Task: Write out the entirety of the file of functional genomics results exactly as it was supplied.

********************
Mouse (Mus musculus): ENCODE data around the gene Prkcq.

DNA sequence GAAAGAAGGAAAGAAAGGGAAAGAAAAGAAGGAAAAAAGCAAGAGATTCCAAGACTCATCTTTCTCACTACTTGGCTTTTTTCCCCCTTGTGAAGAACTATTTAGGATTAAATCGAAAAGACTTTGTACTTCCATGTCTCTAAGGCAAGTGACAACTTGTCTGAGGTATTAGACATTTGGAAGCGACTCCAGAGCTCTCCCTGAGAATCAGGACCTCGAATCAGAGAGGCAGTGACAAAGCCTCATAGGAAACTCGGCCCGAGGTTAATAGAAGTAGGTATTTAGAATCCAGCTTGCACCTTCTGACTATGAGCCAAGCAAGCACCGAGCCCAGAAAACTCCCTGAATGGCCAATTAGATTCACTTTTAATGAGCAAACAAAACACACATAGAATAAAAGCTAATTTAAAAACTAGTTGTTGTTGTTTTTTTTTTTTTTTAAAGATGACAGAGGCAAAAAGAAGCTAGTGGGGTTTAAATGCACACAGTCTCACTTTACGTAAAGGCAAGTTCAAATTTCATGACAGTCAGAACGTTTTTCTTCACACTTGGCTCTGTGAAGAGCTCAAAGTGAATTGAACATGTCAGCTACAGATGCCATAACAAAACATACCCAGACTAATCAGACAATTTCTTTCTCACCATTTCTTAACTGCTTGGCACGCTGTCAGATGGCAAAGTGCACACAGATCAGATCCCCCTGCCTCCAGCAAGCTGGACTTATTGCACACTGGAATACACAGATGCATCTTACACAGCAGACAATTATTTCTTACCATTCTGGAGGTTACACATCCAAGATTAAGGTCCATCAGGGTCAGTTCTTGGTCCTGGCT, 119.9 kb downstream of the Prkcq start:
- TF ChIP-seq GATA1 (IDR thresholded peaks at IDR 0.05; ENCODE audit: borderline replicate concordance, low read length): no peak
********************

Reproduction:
Mouse (Mus musculus): ENCODE data around the gene Prkcq.

DNA sequence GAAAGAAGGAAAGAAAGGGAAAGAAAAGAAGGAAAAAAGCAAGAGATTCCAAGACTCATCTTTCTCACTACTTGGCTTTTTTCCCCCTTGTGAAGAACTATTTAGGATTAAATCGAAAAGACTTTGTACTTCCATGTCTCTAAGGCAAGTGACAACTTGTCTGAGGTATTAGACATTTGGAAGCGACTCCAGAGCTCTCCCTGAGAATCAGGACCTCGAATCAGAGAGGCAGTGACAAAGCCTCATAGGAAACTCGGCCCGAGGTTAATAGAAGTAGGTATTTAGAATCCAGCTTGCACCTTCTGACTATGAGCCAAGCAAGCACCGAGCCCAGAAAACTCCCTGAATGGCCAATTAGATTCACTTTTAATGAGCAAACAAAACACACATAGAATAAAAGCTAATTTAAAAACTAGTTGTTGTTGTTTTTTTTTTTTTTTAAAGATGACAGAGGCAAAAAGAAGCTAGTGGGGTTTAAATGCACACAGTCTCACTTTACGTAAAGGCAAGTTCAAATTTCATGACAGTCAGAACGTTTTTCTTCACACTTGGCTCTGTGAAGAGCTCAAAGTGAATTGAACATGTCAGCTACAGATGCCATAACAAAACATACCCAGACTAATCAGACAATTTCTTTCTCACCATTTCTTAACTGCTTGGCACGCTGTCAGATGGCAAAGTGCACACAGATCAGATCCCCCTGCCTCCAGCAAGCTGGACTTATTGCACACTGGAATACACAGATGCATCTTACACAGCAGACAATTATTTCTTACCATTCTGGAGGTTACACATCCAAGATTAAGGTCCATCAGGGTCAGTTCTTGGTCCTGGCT, 119.9 kb downstream of the Prkcq start:
- TF ChIP-seq GATA1 (IDR thresholded peaks at IDR 0.05; ENCODE audit: borderline replicate concordance, low read length): no peak